Are colour marks more susceptible to revocation?
This was a dilemma faced by Glaxo in its case against Sandoz Ltd (Glaxo V Sandoz Ltd (No. 2) (2017).
Glaxo is a leading British pharmaceutical company worth billions. For many years Glaxo have successfully made and sold throughout the world products for the treatment of asthma and chronic pulmonary disease.
The appeal concerned Glaxo’s EU registered trade mark in respect of inhalers (“Trade Mark”). The certificate of registration contained a pictorial representation of the mark with a description which read:
“The trade mark consist of the colour dark purple (Pantone code 2587C) applied to a significant proportion of an inhaler, and the colour light purple (Pantone code 2567C) applied to the remainder of the inhaler.”
Glaxo issued proceedings against Sandoz in December 2015, alleging that Sandoz had infringed its trade mark by selling a generic version of its inhaler. Sandoz successfully challenged the validity of the Trade Mark. It argued that the Trade Mark was invalid because it covered a multitude of different forms and was incapable of being represented graphically as required pursuant to Article 4 of Council Regulation (EC) 207/2009.
Glaxo appealed on the grounds that:
- the Judge had failed to properly interpret the Trade Mark. Had he done so, he would have found that the Trade Mark had one possible meaning. That is the Trade Mark was to be represented in the light and dark shades of purple in the specific proportions as demonstrated in the pictorial representation of the mark; and
- the accompanying wording of the Trade Mark did not broaden its scope or render it invalid.
Pursuant to Article 4 an EU trade mark must:
- consist of a sign;
- be capable of being represented graphically; and
- be capable of distinguishing the goods and services of one undertaking from those of other undertakings.
A further requirement as interpreted by the Court of Justice of the European Union (in cases considered below) is that registration should be precluded and/or a trade mark is susceptible to revocation if the mark is not capable of being represented in a manner which enables the authorities and the public to determine the clear and precise level of protection provided to the registered proprietor. This has now been implemented in changes made to Article 4 which will apply from 1st October 2017.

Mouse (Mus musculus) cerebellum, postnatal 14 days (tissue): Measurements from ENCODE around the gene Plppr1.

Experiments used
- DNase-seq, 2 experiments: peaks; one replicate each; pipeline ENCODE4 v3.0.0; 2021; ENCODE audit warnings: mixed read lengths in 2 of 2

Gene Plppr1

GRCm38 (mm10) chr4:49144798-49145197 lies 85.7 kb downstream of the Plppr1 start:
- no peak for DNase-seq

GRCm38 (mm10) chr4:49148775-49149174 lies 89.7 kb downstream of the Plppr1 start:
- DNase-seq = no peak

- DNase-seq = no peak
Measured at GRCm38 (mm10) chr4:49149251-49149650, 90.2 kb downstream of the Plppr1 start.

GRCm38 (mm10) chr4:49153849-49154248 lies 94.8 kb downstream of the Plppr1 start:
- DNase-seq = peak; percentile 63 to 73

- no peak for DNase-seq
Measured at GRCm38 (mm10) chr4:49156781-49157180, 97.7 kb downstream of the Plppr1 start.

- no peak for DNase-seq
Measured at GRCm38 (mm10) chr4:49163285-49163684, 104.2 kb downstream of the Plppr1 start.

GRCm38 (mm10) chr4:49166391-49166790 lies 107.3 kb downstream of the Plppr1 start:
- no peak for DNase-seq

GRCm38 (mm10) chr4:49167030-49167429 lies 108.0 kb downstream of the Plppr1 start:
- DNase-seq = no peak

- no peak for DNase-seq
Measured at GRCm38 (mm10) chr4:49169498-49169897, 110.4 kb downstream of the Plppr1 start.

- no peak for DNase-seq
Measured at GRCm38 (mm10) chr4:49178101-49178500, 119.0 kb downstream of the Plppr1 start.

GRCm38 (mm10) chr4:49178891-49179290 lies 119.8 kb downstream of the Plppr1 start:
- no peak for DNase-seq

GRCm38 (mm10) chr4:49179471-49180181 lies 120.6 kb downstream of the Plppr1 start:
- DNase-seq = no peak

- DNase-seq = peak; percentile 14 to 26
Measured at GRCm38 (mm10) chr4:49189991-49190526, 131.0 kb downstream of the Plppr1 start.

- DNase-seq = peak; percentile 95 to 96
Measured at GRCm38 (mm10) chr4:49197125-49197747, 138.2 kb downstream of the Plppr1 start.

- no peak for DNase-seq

In Glaxo, the COA considered the earlier judgements of Libertel, Sieckmann, Heidelberger, Cadbury, Red Bull and Seven Towns which dealt with the registrability of trade marks containing colours.
In Libertel, the filing of a single colour could not constitute a graphic representation within the meaning of Article 4. However, if filed with a verbal description of the colour, the mark could constitute a graphic representation, provided that it was clear, precise, accessible, and intelligible.
Similarly, in Heidelberger the samples of two colours with a verbal description could constitute a graphic representation provided that the application for registration included a systematic arrangement of the colours in a predetermined and uniform way. Further, the function of graphic representation must define the sign, so that the protection sought could be clearly and precisely identified by the competent authorities and public.
The Outcome of the Appeal
Consequently, the appeal was dismissed for the following reasons:
- The Trade Mark was understood to be a colour per se mark. On looking at the pictorial representation it was not clear as to how the mark would be applied to an inhaler.
- The verbal description created further uncertainty. It stated that the mark consisted of the dark purple colour applied to a ‘significant proportion’ and the light colour ‘applied to the remainder’.
- The arrangement of the colours was not the same in each abstraction provided by Glaxo and therefore the abstractions were not representations of the same sign.
- If the Trade Mark consisted of any proportions of the dark and light shades of purple falling within the verbal description, and that the pictorial representation of the Trade Mark was merely an illustration of one form that the mark could take, such a mark would in any event leave the relevant authorities and public confused as to what the protected sign actually was.
- The Trade Mark lacked clarity and precision.
A registered trade mark provides the registered proprietor the exclusive rights to the use of the mark for the classes of goods and services for which it is registered. It is therefore not surprising that companies are prepared to exhaust time and expense in protecting their rights and take action against those who infringe its rights.
However, as the case of Glaxo demonstrates, colour marks are particularly susceptible to revocation. The decision and the changes made to Article 4 is also likely to result in more applications of registration being refused as well. Consequently, the difficulty lies in the wording used when registering a colour mark. If the description of a mark is drafted too wide, so as to afford the proprietor as much protection as possible. There is a risk that the trade mark could be revoked for being uncertain and ambiguous. However, if the description is too narrow in scope, the level of protection afforded is limited and consequently does it preclude the purpose and incentive behind registration.